CFAI Readin 29 problem 3

How come it says that if you are unsure about interest rate movements you would hedge with futures and if you sure if you think interest rates would go down you would buy options. Shouldnt it be the other way around?

no, because you need to remember these in the context of being long the bonds. If rates decrease the value of your bond rises right…but if you have a hedge with futures the decline in the futures offsets your bonds value. so you are neutral. So if you have no opinion on future rate movements you want to hedge away the risk of movements you go short futures and long bonds and then you’ll capture the coupon return while eliminating gains/losses of capital. for options, if you feel rates will rise you’ll want to go long put options and if you feel they’ll fall you’ll want to go long put options and short calls.

I am stuck with that problem as well…I am confused with all the 4 consultant choices. Does anyone have some better explanation for those ?

i think you are wrong. Not knowing implicitly assigns the same probability for rates going up or down, therefore you don’t want to give up upside by buying futures, on the other hand if you assume rates will go down (higher then 50%) probability, there is no reason to pay premium as upside < premium.

ok, so if you assign probabilities you’ll still take a position in futures but say you have $100mln in bonds and you think there is a 40% chance of rates down and 60% chance of rates up, you will take a position in futures that represents this discrepancy that would be less than $100mln, therefore exposing your portfolio to the amount of risk your view of probabilities entails. but since you don’t have an opinion on rates still, just probabilities, you’ll still hedge with futures. BUT if you have an opinion on rates (i.e they are going up or down, but not a probabilistic view) you’ll use options due to their assymetric payoff.

ek, i ment to say rates will go up, so there is no reason to pay premium. Think about it. Lets say you have a stock priced at spot S, lets say you know for 100% sure stock will decline to S1 if you buy put at price P your payoff will be -P, if you short future your payoff will be 0.

i see your point…i just looked up the answer and the CFAI doesn’t explain the option side well. the last case i could make for options that if rates increase, being long a put option will increase in value at least equal to the decrease in price. But you’re right, you’ll still be out the premium. If the volatility increases or the chances of future rate increases rises then being long the option would be better than the future at that point…but not i’m going a little further into the quesiton to build my case. so…i see your point in the context of this quesiton.

yea text doesn’t provide any explanation- that being said- i don’t think they’ll ask us to explain it. …just know which to do…“hedge dynamically” or “purchase options”

cfa, no no, hedging dynamically is different. Hedging dynamically is when implied vol > expected vol, and vice verso for hedging with options. This problem is different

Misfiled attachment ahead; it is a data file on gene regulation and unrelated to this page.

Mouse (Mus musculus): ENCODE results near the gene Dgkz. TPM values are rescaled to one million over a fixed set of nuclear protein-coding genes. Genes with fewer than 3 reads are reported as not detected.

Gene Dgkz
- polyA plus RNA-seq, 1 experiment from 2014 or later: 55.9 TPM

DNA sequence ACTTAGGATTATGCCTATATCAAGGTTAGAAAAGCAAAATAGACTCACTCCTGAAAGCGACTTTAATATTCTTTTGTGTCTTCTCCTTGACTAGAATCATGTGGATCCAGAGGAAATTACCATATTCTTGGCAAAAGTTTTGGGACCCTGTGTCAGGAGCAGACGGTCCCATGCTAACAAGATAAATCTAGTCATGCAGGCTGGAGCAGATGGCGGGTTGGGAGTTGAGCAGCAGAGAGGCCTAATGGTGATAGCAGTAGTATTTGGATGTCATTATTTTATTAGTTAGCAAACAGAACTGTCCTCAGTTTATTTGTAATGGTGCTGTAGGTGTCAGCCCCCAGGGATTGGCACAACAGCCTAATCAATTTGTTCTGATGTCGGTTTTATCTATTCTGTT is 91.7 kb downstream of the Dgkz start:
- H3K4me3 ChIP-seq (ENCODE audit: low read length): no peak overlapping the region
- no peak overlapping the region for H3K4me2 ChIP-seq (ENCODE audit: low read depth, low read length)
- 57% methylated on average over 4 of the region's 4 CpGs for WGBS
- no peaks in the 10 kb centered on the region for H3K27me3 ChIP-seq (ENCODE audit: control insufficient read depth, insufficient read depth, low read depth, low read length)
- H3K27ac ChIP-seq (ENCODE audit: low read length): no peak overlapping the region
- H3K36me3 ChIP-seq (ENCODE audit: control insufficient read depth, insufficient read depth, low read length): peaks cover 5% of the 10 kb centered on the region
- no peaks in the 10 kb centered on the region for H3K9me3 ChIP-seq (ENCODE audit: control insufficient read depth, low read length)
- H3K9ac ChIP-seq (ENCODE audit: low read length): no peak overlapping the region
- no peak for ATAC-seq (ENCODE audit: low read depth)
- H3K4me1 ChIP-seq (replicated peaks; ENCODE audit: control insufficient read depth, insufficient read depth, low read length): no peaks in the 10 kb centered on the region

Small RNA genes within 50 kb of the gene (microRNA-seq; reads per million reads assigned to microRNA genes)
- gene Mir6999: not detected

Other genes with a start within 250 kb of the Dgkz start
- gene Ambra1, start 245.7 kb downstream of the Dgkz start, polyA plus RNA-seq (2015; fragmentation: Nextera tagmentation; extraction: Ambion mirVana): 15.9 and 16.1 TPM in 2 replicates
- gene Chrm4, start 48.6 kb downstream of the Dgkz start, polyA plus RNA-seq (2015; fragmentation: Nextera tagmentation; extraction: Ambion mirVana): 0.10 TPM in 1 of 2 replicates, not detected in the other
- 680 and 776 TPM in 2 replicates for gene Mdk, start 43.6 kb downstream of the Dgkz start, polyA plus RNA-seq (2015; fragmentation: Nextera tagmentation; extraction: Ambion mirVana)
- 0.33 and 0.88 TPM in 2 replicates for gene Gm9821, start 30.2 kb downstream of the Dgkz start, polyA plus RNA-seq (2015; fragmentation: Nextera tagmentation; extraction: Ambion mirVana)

I also think there is mistske in this answer. In SS 17 Currency risk management , both CFA and Schweser say if you don’t have opinion about the market -you buy options -so not to lose upside. If you strongly believe the market will go against you you buy forwards because its cheaper. It should be the same logic here. How we can report errata to CFA?

Personally I think both striker and atpr have good points. I put a star next to this question when I went through it because I felt the answer they gave was valid only in the context. They way I approached it (after I read the answer) was first I figured out which strategy would create +ve value in which int rate scenarios. It turns out each strategy resulted in two +ves except buying puts, which can only work if interest rates go up. By process of elimination, I could identify then which strategy belonged to which int rate opinion. Bottom line, I don’t think it’s an errata. But I just dismissed it as a bad question.

> if you feel rates will rise you’ll > want to go long put options and if you feel > they’ll fall you’ll want to go long put options > and short calls. Actually… if you feel interest rates will fall, you shouldn’t do anything… just stay long the bonds.

Additionally… with respect to have no opinion on rates, what you want to do is protect your position from a move either way. You’re already long bonds so essentially, you’re shorting interest rates. The CFAI book says you should short Interest Rate Future which I disagree with. Increase in Rates = Decrease in Bonds, therefore you need something that will offset this => Buy Interest Rate Future. Decrease in Rates = Increase in Bonds, therefore you need something that will offset this => Sell Interest Rate Future Do I have this right??? Seems right… If you buy an interest rate future, you make money if rates go up don’t you?